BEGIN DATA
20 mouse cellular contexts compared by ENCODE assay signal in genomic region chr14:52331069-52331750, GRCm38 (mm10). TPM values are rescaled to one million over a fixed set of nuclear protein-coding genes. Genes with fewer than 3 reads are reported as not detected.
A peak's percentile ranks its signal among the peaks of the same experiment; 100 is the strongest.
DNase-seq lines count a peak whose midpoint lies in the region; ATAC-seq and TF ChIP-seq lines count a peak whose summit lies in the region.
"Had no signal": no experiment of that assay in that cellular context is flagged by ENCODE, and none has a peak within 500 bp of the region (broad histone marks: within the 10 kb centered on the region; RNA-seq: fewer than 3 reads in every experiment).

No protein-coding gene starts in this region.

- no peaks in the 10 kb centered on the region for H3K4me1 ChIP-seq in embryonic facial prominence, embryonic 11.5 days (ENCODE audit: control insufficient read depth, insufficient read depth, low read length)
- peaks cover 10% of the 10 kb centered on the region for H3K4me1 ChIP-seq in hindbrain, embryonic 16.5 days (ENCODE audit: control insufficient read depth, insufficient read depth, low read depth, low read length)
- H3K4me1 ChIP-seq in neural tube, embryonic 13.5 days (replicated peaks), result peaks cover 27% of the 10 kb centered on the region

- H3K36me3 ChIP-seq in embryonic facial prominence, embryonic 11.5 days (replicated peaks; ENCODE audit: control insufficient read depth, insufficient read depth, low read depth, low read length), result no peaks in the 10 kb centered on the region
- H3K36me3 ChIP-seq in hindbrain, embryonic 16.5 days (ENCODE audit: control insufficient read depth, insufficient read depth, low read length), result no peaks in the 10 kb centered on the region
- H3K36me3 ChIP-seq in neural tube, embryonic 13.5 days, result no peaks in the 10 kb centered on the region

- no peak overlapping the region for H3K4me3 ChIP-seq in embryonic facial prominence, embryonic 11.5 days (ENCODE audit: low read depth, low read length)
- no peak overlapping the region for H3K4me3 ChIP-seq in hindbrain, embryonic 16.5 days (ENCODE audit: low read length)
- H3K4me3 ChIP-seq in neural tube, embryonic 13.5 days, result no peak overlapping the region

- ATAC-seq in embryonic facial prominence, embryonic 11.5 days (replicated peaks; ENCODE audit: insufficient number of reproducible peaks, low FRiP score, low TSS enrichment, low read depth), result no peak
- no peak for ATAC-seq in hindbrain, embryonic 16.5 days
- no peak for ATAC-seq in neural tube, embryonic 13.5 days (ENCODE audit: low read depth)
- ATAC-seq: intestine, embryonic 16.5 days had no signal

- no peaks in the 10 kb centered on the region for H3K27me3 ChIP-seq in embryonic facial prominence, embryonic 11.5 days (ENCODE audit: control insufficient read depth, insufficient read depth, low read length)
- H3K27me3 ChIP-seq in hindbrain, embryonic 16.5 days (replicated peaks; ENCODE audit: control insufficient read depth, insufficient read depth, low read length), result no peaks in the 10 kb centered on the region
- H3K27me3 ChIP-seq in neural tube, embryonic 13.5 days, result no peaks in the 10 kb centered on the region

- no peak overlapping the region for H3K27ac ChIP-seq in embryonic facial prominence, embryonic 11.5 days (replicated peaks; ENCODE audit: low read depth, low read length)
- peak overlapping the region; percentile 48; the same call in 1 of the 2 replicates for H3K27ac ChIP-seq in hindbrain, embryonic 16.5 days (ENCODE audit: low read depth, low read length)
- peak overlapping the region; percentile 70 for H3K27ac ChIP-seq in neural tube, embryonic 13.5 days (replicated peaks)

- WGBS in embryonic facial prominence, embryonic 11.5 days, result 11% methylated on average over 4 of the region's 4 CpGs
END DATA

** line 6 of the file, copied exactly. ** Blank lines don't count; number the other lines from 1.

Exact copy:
- no peaks in the 10 kb centered on the region for H3K4me1 ChIP-seq in embryonic facial prominence, embryonic 11.5 days (ENCODE audit: control insufficient read depth, insufficient read depth, low read length)